AFRICAN CRISIS RESPONSE INITIATIVE (ACRI)
Former Secretary of State Warren Christopher launched the African CrisisResponse Initiative (ACRI) in October 1996. The purpose of the Initiativeis to work with international partners and African nations to enhanceAfrican peacekeeping and humanitarian relief capacity. Through the ACRIprogram, the United States offers training and equipment to African nationswho seek to enhance their peacekeeping capabilities and are committed todemocratic progress, principles, and civilian rule.
The United States completed initial training with battalions from Senegal,Uganda, and Malawi in 1997, and began training Mali in February 1998. ACRItraining will begin in April 1998 in Ghana in cooperation with the Belgianand Ghanian trainers. The United States will begin training later thisyear in Ethiopia, which has chosen to commit two battalions and a brigadestaff to this effort. The normal training period is 70 days andapproximately 70 U.S. trainers generally provide instruction.
Non-governmental and private organizations are invited to participate inthe training, affording trainers and trainees alike valuable opportunitiesfor increased interaction and understanding of the role of civilianagencies in peacekeeping and complex humanitarian operations. After theinitial training, U.S. military training teams return every six months forshort duration to assist in developing self-sustaining training capability.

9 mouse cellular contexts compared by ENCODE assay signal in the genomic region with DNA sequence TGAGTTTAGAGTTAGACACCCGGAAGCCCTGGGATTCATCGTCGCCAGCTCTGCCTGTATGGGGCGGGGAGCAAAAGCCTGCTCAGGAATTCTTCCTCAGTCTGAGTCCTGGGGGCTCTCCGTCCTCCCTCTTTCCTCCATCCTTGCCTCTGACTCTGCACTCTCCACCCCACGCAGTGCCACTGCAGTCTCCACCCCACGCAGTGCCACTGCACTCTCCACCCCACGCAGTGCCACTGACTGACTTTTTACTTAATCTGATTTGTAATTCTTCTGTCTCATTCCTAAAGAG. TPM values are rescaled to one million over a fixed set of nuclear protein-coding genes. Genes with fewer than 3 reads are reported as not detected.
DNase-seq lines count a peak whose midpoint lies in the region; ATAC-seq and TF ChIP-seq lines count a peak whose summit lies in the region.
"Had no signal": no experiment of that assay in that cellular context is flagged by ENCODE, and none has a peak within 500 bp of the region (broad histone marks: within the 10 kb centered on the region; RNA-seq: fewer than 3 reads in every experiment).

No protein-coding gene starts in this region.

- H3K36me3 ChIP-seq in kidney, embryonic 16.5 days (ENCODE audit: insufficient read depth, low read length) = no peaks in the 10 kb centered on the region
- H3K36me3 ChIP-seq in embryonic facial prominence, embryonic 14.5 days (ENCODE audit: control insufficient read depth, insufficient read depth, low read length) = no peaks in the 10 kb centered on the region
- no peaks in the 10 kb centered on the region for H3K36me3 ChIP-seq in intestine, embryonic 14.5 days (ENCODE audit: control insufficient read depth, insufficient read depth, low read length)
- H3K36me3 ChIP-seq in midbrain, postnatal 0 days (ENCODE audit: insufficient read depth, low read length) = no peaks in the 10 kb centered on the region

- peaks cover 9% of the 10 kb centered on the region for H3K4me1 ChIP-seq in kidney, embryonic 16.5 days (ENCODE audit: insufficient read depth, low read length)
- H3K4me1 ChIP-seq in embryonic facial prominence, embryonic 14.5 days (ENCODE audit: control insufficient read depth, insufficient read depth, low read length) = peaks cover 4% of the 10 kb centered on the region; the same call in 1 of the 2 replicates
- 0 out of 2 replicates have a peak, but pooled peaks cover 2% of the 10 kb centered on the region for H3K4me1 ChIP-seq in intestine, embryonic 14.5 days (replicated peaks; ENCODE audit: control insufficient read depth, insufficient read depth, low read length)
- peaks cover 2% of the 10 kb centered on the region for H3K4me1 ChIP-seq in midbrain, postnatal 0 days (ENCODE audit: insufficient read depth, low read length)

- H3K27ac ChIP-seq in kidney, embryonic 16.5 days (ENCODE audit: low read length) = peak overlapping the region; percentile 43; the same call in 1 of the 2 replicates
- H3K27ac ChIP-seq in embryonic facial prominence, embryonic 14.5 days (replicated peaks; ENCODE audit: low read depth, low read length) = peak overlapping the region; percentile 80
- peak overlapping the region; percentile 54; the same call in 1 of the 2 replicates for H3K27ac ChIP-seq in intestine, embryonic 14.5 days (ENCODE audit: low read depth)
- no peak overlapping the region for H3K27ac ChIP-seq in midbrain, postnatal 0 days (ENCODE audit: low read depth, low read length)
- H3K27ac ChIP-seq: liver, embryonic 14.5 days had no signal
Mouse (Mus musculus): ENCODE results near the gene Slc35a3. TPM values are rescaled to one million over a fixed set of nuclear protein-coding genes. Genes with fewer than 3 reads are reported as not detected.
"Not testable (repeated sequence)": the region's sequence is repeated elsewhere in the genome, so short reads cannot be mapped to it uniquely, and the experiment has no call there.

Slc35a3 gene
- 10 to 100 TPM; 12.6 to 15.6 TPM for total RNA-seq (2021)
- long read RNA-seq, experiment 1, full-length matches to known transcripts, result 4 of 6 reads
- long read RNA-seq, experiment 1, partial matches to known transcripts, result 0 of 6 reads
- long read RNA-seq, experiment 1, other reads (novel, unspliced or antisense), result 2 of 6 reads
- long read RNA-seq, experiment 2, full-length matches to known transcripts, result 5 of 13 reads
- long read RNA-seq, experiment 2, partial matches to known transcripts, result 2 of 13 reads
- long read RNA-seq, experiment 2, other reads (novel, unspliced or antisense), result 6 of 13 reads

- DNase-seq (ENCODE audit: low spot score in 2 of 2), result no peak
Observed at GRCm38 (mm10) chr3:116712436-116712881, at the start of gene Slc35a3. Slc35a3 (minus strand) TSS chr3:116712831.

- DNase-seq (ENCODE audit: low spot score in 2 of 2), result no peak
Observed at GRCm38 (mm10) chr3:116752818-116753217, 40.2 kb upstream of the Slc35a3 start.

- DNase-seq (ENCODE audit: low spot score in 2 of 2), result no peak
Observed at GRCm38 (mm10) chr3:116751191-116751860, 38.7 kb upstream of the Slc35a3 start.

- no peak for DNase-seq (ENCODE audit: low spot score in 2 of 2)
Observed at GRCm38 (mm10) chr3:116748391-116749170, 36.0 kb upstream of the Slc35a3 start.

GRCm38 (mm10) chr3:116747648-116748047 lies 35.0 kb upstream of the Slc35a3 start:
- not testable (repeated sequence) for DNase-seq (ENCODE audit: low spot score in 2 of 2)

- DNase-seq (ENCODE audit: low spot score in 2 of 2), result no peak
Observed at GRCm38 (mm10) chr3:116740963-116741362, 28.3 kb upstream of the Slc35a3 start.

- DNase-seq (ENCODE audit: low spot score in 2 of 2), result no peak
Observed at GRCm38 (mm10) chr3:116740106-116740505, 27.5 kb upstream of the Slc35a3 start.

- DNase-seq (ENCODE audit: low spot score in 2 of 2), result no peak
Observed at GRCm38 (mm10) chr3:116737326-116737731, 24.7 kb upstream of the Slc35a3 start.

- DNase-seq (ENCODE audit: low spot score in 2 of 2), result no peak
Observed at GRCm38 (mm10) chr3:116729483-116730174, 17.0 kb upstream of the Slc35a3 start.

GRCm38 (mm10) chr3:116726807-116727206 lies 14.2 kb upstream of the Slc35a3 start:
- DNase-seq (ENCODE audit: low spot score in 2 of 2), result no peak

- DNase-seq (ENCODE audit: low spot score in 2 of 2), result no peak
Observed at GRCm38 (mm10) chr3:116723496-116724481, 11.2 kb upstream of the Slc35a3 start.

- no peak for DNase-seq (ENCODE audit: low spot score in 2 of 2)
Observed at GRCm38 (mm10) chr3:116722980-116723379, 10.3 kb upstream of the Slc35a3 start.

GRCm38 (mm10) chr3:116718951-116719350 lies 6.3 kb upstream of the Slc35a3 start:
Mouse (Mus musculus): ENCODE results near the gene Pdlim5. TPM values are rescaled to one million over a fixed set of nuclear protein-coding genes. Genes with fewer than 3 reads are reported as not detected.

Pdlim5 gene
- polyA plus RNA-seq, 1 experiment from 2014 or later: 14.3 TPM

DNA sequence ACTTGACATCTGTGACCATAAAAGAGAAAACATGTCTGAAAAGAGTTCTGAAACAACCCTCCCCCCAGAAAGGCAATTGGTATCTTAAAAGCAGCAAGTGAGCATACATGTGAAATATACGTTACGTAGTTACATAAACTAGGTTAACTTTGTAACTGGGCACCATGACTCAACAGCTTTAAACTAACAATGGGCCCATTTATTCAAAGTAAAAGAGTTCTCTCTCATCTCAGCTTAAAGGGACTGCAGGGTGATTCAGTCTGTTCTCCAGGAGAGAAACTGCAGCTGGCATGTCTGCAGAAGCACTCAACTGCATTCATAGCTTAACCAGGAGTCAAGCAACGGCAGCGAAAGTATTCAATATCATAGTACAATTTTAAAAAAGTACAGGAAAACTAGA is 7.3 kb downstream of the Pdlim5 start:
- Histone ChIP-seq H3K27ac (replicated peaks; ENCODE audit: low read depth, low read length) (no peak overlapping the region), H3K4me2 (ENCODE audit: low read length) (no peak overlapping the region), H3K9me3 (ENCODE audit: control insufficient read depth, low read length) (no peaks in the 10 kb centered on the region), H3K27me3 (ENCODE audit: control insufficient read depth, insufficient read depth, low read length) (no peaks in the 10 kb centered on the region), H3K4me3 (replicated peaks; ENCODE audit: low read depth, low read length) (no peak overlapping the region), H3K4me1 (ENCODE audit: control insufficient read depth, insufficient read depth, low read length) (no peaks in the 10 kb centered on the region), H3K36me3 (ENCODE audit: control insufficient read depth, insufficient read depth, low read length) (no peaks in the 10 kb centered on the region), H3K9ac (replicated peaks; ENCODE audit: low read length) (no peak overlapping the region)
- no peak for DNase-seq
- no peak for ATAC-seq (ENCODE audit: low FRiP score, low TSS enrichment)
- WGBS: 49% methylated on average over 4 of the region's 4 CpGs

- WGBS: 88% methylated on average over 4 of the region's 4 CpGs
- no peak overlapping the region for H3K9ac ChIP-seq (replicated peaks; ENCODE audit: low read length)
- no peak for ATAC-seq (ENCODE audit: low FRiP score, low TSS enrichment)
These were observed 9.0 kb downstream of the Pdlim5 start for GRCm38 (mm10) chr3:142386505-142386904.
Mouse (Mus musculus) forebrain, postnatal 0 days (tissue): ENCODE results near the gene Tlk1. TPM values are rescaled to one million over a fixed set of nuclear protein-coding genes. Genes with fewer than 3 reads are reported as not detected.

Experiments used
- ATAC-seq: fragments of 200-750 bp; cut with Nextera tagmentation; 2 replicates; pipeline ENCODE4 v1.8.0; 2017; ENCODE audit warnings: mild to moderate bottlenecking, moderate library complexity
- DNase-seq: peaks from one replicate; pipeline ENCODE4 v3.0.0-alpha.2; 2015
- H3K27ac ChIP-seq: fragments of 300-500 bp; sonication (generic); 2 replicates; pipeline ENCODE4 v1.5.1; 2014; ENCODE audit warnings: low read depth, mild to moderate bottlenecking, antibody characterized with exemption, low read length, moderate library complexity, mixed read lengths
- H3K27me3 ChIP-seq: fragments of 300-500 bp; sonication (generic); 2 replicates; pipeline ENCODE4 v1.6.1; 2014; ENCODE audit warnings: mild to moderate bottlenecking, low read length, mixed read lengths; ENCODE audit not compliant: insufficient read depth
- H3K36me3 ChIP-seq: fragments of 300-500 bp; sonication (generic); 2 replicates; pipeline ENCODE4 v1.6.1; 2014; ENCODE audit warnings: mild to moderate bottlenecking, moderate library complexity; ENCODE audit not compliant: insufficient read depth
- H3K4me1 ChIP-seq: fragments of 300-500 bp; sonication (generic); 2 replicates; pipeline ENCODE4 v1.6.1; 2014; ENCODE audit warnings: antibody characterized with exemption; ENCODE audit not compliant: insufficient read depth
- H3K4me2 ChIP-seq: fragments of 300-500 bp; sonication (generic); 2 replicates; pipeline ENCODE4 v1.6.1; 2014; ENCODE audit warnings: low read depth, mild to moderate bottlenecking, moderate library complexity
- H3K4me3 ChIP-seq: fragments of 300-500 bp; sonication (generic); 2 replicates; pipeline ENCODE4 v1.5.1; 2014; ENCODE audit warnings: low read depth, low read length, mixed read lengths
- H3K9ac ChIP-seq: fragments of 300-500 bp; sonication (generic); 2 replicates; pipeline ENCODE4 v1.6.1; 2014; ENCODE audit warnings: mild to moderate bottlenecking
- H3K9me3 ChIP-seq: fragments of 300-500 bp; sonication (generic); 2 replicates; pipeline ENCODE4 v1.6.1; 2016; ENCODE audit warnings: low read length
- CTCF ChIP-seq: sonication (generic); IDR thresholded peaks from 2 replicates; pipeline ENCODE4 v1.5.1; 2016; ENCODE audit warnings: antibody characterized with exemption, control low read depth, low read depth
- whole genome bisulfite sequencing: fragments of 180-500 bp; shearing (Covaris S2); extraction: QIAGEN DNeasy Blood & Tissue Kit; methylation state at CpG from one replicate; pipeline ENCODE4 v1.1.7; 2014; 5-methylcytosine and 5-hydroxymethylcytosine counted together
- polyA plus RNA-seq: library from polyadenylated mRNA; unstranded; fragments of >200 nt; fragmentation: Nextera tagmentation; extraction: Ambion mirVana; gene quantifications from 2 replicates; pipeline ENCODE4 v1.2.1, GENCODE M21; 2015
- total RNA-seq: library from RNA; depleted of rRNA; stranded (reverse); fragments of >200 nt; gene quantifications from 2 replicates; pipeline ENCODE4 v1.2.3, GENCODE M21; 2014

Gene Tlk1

The U.S. ACRI program also complements African capacity training efforts ofseveral other countries such as Britain, France and the Nordic countries.The U.S. also consults closely on ACRI activity with the UN Department ofPeacekeeping Operations, the Organization of African Unity (OAU) and itsCrisis Management Center, and African sub-regional organizations alreadypursuing capacity enhancement.
ACRI is a five year program with $15 million allocated for the first year,$20 million for the second year, and another $20 million requested for thethird year.
During his visit to Senegal President Clinton will review Senegalese troopswho have participated in ACRI training and peacekeeping activities.
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